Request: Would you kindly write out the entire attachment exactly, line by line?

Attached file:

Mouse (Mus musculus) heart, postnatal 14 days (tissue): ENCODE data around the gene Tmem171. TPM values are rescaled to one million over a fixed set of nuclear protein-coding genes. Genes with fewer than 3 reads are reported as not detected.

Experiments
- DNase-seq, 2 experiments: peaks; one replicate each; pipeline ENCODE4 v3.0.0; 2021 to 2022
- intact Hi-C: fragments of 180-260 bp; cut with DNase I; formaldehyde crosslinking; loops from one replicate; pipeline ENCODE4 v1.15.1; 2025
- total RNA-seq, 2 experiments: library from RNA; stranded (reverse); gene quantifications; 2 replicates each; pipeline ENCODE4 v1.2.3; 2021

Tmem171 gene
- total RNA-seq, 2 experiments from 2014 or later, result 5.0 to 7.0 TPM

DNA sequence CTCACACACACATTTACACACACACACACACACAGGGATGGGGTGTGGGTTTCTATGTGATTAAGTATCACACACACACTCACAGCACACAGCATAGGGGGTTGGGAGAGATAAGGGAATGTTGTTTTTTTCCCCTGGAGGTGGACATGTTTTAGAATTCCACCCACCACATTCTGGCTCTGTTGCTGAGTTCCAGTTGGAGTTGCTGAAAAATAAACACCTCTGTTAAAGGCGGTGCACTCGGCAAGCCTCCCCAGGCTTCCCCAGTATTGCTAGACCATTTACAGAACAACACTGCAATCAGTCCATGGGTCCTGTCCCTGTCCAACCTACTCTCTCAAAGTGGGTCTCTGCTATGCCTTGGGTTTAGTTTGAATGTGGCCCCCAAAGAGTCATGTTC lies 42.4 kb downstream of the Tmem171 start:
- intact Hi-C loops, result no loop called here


Mouse (Mus musculus) heart, postnatal 14 days (tissue): ENCODE data around the gene Tmem171. TPM values are rescaled to one million over a fixed set of nuclear protein-coding genes. Genes with fewer than 3 reads are reported as not detected.

Experiments
- DNase-seq, 2 experiments: peaks; one replicate each; pipeline ENCODE4 v3.0.0; 2021 to 2022
- intact Hi-C: fragments of 180-260 bp; cut with DNase I; formaldehyde crosslinking; loops from one replicate; pipeline ENCODE4 v1.15.1; 2025
- total RNA-seq, 2 experiments: library from RNA; stranded (reverse); gene quantifications; 2 replicates each; pipeline ENCODE4 v1.2.3; 2021

Tmem171 gene
- total RNA-seq, 2 experiments from 2014 or later, result 5.0 to 7.0 TPM

DNA sequence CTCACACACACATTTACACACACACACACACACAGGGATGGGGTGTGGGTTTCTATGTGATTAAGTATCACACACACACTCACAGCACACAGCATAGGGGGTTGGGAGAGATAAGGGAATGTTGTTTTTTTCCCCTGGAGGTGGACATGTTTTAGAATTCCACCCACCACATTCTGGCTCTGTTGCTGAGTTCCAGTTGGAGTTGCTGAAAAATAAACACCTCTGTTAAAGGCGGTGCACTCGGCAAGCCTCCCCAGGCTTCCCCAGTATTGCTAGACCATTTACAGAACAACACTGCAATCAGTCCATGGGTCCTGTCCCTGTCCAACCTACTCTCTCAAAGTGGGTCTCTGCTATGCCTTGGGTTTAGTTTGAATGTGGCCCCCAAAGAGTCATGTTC lies 42.4 kb downstream of the Tmem171 start:
- intact Hi-C loops, result no loop called here